DHHS Panel on Antiretroviral Guidelines for Adults and Adolescents Accepting Nominations for New Scientific/Clinical Members
The Department of Health and Human Services (DHHS) Panel on Antiretroviral Guidelines for Adults and Adolescents (the Panel) is accepting nominations for new scientific/clinical members with expertise in HIV medicine. The Panel is particularly, though not exclusively, seeking candidates with expertise in (1) HIV-related biostatistics or (2) HIV and women’s health issues (including issues related to HIV and pregnancy). Panel members critically evaluate new information and prepare guidelines revisions. The candidates shall be recognized experts in their areas of interest with outstanding records of publications and presentations. The successful candidates shall serve a 4-year term beginning February 2011, with potential for reappointment for an additional term.
The Panel is a Working Group of the Office of AIDS Research Advisory Council of the National Institutes of Health. The Panel is comprised of approximately 30 members who are clinicians, researchers, academicians, DHHS representatives, and community representatives with expertise in HIV management in the United States. The Panel meets monthly via teleconference and annually in a face-to-face meeting to review and critically evaluate emerging scientific data relating to antiretroviral therapy and revise the Guidelines for the Use of Antiretroviral Agents in HIV-1-Infected Adults and Adolescents. The latest guidelines were published on December 1, 2009, and can be found at the AIDSinfo Web site.
Panel members are not compensated for their time commitment, and travel support is generally not provided.
The nomination should include a curriculum vitae and a letter of nomination or letter of interest with specific reference to how the nominee would contribute to the work of the Panel. Please submit nominations to Alice Pau, Pharm.D. at the following address no later than October 22, 2010:
Alice K. Pau, Pharm.D.
Executive Secretary, Division of Clinical Research
NIAID-NIH, Bldg 10, Rm 11C103
Bethesda, MD 20892
or e-mail: firstname.lastname@example.org
Join AIDSinfo in Observing National Gay Men’s HIV/AIDS Awareness Day
September 27 marks the third annual observance of National Gay Men’s HIV/AIDS Awareness Day, a day that serves to increase awareness of HIV/AIDS in the gay community. According to the 2008 surveillance data from the Centers for Disease Control and Prevention (CDC), the estimated number of men who have sex with men receiving an HIV or AIDS diagnosis has been increasing over the past several years, indicating that HIV continues to take a heavy toll on this community.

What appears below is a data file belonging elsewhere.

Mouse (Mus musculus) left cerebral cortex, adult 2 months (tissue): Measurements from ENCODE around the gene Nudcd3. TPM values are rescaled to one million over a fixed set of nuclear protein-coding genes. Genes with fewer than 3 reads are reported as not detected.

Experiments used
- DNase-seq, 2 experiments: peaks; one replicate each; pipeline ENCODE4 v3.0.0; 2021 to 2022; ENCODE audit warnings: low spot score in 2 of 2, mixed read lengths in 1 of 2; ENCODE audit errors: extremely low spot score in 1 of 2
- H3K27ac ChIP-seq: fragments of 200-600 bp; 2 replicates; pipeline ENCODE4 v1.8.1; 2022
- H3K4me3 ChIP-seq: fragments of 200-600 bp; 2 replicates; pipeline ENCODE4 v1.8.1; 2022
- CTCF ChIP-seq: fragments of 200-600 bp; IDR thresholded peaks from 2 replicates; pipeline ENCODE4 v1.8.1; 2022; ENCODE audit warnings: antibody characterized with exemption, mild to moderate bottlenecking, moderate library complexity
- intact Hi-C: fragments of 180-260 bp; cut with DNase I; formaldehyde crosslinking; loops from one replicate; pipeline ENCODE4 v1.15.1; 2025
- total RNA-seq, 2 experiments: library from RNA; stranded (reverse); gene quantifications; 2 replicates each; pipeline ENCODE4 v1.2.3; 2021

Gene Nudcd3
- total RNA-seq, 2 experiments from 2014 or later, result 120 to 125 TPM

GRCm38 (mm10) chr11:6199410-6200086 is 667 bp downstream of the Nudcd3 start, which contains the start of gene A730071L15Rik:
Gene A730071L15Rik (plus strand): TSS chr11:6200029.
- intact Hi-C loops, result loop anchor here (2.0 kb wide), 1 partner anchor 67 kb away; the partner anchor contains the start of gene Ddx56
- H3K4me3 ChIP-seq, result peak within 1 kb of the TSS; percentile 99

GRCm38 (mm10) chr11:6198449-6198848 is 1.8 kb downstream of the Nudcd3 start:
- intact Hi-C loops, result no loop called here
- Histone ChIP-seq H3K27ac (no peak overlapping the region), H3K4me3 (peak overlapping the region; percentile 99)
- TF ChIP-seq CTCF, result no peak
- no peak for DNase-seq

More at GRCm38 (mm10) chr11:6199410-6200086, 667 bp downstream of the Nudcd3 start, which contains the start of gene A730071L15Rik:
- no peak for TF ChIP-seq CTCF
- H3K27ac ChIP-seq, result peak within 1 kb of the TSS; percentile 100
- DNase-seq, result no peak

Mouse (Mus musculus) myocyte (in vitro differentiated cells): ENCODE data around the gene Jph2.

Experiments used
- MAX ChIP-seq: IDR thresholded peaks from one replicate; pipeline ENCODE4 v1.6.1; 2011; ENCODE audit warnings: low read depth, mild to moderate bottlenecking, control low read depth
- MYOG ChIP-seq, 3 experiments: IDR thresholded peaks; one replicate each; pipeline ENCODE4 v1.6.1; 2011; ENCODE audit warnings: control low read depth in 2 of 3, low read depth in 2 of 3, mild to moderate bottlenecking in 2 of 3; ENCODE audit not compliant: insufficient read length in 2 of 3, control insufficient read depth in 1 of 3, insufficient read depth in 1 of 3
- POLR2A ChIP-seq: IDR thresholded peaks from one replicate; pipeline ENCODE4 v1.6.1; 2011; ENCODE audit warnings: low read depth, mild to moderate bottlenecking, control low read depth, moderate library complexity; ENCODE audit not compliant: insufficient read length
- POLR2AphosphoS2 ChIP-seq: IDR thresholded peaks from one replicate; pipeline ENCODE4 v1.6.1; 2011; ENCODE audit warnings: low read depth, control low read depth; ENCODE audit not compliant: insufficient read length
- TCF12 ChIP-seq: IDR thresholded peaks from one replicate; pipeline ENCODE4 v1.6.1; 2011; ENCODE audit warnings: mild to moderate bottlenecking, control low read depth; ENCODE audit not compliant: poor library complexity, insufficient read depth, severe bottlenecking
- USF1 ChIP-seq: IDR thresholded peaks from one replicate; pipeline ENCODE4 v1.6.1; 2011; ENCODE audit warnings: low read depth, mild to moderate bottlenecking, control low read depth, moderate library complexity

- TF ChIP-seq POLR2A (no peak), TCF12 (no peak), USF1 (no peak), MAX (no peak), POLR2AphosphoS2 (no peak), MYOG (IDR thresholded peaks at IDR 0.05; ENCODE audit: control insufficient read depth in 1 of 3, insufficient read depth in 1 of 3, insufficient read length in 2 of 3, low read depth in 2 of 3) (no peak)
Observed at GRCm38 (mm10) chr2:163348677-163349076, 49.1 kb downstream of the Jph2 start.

AIDSinfo has developed a specialty page for this awareness day with information and resources about HIV/AIDS and gay men.
More information is available:
NIH Research to Focus on Effective Ways to Prevent and Treat HIV/AIDS in Inmates
“Twelve scientific teams in more than a dozen states will receive National Institutes of Health grants to study effective ways to prevent and treat HIV/AIDS among people in the criminal justice system. The grants, announced today, will be awarded primarily by the National Institute on Drug Abuse (NIDA), with additional support from the National Institute of Mental Health (NIMH) and the National Institute of Allergy and Infectious Diseases (NIAID), all components of NIH. …
"‘These important and wide reaching research grants will focus on identifying individuals with HIV within the criminal justice system and linking them to highly active antiretroviral therapy (HAART) during periods of incarceration and after community re-entry,’ said NIDA Director Dr. Nora D. Volkow. ‘We hope this effort will lead to decreased HIV/AIDS-related illness and death among those in the criminal justice system, as well as decrease HIV transmission in the community at-large, making an important impact on public health.’ …
“The funding opportunity, Seek, Test, and Treat: Addressing HIV in the Criminal Justice System, represents NIH’s largest research initiative to date to aggressively identify and treat HIV-positive inmates, parolees and probationers and to help them continue care when they return to their communities. Close to $50 million dollars in grants over a five-year period are expected under this research initiative.”
More information is available: